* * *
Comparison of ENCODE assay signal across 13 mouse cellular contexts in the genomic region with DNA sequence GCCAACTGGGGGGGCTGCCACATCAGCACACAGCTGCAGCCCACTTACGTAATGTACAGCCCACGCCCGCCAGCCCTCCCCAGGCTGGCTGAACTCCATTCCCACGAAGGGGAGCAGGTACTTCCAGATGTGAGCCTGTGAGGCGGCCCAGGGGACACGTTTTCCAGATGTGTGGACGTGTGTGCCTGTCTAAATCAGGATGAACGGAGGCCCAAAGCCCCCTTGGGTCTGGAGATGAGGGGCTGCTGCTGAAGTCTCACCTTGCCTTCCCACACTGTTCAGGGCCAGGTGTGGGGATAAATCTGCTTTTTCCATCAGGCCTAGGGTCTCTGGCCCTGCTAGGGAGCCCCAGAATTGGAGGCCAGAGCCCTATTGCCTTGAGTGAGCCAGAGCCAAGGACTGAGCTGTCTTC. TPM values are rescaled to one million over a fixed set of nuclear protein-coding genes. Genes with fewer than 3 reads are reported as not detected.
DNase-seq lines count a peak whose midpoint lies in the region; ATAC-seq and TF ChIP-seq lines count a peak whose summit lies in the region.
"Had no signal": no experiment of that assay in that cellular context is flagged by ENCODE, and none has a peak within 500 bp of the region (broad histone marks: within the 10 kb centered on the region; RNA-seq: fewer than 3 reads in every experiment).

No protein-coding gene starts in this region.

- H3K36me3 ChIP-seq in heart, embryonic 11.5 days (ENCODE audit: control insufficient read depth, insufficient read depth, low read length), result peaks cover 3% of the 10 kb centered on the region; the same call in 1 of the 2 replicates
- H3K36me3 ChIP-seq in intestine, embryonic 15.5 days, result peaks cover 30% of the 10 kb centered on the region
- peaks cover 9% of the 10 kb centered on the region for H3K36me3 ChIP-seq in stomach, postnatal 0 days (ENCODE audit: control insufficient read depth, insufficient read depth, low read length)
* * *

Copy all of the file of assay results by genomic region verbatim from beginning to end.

Comparison of ENCODE assay signal across 13 mouse cellular contexts in the genomic region with DNA sequence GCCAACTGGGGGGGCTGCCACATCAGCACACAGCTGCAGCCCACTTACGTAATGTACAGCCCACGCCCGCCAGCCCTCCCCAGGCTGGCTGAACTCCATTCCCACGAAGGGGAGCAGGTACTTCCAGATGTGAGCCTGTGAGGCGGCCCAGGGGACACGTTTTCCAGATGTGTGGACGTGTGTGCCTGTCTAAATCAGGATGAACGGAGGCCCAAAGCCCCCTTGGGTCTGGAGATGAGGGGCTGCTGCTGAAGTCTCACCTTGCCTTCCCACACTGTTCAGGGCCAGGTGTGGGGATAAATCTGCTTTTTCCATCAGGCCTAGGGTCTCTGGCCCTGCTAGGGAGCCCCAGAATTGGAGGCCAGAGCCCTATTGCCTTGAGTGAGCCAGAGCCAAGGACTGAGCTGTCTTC. TPM values are rescaled to one million over a fixed set of nuclear protein-coding genes. Genes with fewer than 3 reads are reported as not detected.
DNase-seq lines count a peak whose midpoint lies in the region; ATAC-seq and TF ChIP-seq lines count a peak whose summit lies in the region.
"Had no signal": no experiment of that assay in that cellular context is flagged by ENCODE, and none has a peak within 500 bp of the region (broad histone marks: within the 10 kb centered on the region; RNA-seq: fewer than 3 reads in every experiment).

No protein-coding gene starts in this region.

- H3K36me3 ChIP-seq in heart, embryonic 11.5 days (ENCODE audit: control insufficient read depth, insufficient read depth, low read length), result peaks cover 3% of the 10 kb centered on the region; the same call in 1 of the 2 replicates
- H3K36me3 ChIP-seq in intestine, embryonic 15.5 days, result peaks cover 30% of the 10 kb centered on the region
- peaks cover 9% of the 10 kb centered on the region for H3K36me3 ChIP-seq in stomach, postnatal 0 days (ENCODE audit: control insufficient read depth, insufficient read depth, low read length)